A monkey with bright green fingertips and eyes was born in a major breakthrough for Chinese scientists researching the growth of primate cells.
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The baby macaque was composed of cells from "two genetically distinct embryos of the same species of monkey", according to the study published in the journal Cell on November 9.
Distinctive fluorescent green proteins were used to label stem cells and allow scientists to track their growth in the monkey.
"This is a long-sought goal in the field," Chinese Academy of Sciences researcher and the study's senior author Zhen Liu said.
"This research not only has implications for understanding naive pluripotency in other primates, including humans, but it also has relevant practical implications for genetic engineering and species conservation.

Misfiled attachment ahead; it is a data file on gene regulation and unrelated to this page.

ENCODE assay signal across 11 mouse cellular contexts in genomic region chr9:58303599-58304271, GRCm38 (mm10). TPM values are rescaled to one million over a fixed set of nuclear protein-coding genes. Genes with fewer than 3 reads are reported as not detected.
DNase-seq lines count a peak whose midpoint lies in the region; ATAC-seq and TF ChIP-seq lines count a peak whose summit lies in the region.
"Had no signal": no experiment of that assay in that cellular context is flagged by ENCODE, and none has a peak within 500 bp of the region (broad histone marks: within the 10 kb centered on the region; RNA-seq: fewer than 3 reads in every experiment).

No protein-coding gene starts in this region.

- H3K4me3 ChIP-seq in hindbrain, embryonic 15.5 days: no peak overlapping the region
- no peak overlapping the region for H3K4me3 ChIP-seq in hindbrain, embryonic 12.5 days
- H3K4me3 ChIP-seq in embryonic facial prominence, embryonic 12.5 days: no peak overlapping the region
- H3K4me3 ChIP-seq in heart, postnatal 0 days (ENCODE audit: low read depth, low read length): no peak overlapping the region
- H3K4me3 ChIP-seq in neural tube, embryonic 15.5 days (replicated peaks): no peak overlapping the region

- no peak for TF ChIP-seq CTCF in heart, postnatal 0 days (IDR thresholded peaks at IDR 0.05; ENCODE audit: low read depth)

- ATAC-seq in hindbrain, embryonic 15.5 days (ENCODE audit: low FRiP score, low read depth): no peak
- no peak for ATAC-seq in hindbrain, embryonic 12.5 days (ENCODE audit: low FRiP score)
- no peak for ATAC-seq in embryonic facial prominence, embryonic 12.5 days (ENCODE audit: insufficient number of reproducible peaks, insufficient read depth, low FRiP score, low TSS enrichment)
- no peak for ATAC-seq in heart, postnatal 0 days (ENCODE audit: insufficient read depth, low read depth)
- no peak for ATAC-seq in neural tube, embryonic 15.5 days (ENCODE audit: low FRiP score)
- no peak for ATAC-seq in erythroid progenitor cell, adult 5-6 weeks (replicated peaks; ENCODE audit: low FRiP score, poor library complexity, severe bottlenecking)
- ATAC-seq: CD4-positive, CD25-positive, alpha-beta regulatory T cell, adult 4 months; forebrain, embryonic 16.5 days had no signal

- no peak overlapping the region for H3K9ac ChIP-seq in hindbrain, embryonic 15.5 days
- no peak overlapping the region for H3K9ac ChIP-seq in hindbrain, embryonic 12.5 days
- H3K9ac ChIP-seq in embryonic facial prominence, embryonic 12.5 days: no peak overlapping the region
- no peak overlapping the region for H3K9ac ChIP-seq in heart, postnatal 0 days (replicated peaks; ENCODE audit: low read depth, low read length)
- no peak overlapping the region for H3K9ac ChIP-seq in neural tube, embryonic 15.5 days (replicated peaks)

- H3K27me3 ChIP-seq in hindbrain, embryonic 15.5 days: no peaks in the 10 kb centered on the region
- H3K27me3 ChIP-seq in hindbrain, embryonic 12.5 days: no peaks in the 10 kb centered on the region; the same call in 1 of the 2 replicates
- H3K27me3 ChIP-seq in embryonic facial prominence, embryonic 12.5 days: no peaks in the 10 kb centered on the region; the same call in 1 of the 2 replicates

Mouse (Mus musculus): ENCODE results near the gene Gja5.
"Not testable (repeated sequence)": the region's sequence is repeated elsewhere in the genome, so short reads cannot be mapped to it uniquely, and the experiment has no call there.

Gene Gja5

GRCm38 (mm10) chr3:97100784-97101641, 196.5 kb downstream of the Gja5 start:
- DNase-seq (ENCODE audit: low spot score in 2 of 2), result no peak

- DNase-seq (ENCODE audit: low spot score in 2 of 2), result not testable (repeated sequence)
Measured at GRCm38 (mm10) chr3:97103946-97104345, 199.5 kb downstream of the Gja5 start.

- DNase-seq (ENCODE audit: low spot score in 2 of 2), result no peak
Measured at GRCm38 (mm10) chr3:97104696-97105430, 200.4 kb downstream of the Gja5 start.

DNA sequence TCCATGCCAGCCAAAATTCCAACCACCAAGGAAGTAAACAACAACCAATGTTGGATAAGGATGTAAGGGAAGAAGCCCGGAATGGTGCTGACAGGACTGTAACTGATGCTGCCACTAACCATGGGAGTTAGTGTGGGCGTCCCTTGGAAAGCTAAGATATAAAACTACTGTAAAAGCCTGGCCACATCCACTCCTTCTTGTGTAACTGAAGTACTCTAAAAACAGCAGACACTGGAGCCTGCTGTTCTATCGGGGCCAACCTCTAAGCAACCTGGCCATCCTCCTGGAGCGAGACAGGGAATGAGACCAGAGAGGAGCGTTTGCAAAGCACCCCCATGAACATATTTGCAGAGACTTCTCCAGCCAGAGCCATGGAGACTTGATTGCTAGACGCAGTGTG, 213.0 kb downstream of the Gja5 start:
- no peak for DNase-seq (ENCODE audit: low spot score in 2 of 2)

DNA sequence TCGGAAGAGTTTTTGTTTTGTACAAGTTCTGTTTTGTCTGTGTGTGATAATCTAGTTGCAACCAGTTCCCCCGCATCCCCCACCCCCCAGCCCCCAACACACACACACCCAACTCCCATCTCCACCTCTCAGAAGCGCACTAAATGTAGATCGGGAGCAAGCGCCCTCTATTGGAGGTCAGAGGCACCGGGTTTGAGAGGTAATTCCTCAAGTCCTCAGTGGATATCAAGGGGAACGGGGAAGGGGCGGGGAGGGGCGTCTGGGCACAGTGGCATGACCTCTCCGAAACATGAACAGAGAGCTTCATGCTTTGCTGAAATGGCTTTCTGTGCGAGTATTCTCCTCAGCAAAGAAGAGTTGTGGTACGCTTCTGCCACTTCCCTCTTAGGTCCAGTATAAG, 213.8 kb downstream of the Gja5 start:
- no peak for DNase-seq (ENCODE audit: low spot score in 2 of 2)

"Specifically, this work could help us to generate more precise monkey models for studying neurological diseases as well as for other biomedicine studies."
Researchers said the effect had been demonstrated in rats and mice but, until now, had not been possible in other species.
The infant monkey survived only 10 days.
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Researchers plan to "further explore the mechanisms that underlie the survival of the embryos in the host animals" which they said would help improve the efficiency of chimera generation.
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